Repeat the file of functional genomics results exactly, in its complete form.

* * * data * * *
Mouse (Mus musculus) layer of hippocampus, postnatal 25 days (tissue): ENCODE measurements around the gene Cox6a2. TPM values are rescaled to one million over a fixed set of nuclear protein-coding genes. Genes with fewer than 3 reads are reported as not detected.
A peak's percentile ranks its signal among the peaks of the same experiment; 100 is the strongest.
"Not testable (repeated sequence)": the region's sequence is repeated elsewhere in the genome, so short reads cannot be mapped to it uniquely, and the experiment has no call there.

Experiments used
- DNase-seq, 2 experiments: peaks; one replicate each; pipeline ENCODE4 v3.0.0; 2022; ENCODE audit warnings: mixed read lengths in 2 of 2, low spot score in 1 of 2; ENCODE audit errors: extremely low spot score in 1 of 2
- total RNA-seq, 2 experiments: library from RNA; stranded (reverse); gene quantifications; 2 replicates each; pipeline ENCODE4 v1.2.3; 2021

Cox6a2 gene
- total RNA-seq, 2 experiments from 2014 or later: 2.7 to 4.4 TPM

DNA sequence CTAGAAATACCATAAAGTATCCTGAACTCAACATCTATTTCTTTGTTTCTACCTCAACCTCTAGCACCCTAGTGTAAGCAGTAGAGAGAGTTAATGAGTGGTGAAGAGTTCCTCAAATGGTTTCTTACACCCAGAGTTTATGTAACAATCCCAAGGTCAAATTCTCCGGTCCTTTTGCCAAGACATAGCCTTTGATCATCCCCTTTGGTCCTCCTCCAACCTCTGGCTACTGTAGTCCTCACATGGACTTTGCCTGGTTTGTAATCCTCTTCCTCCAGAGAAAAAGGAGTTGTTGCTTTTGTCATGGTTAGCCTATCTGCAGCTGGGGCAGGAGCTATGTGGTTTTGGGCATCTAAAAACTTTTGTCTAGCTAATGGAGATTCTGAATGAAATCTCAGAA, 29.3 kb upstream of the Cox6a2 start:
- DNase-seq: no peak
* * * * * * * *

Mouse (Mus musculus) layer of hippocampus, postnatal 25 days (tissue): ENCODE measurements around the gene Cox6a2. TPM values are rescaled to one million over a fixed set of nuclear protein-coding genes. Genes with fewer than 3 reads are reported as not detected.
A peak's percentile ranks its signal among the peaks of the same experiment; 100 is the strongest.
"Not testable (repeated sequence)": the region's sequence is repeated elsewhere in the genome, so short reads cannot be mapped to it uniquely, and the experiment has no call there.

Experiments used
- DNase-seq, 2 experiments: peaks; one replicate each; pipeline ENCODE4 v3.0.0; 2022; ENCODE audit warnings: mixed read lengths in 2 of 2, low spot score in 1 of 2; ENCODE audit errors: extremely low spot score in 1 of 2
- total RNA-seq, 2 experiments: library from RNA; stranded (reverse); gene quantifications; 2 replicates each; pipeline ENCODE4 v1.2.3; 2021

Cox6a2 gene
- total RNA-seq, 2 experiments from 2014 or later: 2.7 to 4.4 TPM

DNA sequence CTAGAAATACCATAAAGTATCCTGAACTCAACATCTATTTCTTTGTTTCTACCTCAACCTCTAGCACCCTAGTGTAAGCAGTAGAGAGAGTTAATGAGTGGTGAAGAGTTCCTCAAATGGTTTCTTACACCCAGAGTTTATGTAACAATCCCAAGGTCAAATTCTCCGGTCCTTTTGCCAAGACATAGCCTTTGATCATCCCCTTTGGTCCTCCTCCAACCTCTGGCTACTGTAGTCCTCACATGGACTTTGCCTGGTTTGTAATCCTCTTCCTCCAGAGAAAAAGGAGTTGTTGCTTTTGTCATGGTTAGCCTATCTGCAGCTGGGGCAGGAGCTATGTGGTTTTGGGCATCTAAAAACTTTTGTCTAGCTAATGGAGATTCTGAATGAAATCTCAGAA, 29.3 kb upstream of the Cox6a2 start:
- DNase-seq: no peak